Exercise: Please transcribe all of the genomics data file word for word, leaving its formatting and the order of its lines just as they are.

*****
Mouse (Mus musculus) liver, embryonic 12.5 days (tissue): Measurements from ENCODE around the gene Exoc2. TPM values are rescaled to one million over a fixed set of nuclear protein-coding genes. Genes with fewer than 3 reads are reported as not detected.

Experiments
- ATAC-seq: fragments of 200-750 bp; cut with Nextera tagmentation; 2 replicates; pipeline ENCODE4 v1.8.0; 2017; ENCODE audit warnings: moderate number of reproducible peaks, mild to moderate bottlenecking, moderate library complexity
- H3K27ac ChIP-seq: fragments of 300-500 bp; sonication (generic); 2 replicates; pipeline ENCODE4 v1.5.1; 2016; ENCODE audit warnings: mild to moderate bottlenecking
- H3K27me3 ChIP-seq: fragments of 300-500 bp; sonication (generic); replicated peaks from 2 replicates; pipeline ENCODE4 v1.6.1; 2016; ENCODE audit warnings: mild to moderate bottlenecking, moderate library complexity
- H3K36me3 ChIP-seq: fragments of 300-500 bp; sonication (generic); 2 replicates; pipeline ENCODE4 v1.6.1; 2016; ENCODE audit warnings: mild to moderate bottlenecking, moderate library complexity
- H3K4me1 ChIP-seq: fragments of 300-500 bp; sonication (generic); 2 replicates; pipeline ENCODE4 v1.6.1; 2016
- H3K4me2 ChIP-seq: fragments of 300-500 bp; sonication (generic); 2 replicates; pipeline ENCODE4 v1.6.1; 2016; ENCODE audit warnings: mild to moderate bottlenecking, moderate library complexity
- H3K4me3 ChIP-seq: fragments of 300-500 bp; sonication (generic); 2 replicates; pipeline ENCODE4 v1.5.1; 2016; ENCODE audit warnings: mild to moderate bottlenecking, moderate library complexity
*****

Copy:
Mouse (Mus musculus) liver, embryonic 12.5 days (tissue): Measurements from ENCODE around the gene Exoc2. TPM values are rescaled to one million over a fixed set of nuclear protein-coding genes. Genes with fewer than 3 reads are reported as not detected.

Experiments
- ATAC-seq: fragments of 200-750 bp; cut with Nextera tagmentation; 2 replicates; pipeline ENCODE4 v1.8.0; 2017; ENCODE audit warnings: moderate number of reproducible peaks, mild to moderate bottlenecking, moderate library complexity
- H3K27ac ChIP-seq: fragments of 300-500 bp; sonication (generic); 2 replicates; pipeline ENCODE4 v1.5.1; 2016; ENCODE audit warnings: mild to moderate bottlenecking
- H3K27me3 ChIP-seq: fragments of 300-500 bp; sonication (generic); replicated peaks from 2 replicates; pipeline ENCODE4 v1.6.1; 2016; ENCODE audit warnings: mild to moderate bottlenecking, moderate library complexity
- H3K36me3 ChIP-seq: fragments of 300-500 bp; sonication (generic); 2 replicates; pipeline ENCODE4 v1.6.1; 2016; ENCODE audit warnings: mild to moderate bottlenecking, moderate library complexity
- H3K4me1 ChIP-seq: fragments of 300-500 bp; sonication (generic); 2 replicates; pipeline ENCODE4 v1.6.1; 2016
- H3K4me2 ChIP-seq: fragments of 300-500 bp; sonication (generic); 2 replicates; pipeline ENCODE4 v1.6.1; 2016; ENCODE audit warnings: mild to moderate bottlenecking, moderate library complexity
- H3K4me3 ChIP-seq: fragments of 300-500 bp; sonication (generic); 2 replicates; pipeline ENCODE4 v1.5.1; 2016; ENCODE audit warnings: mild to moderate bottlenecking, moderate library complexity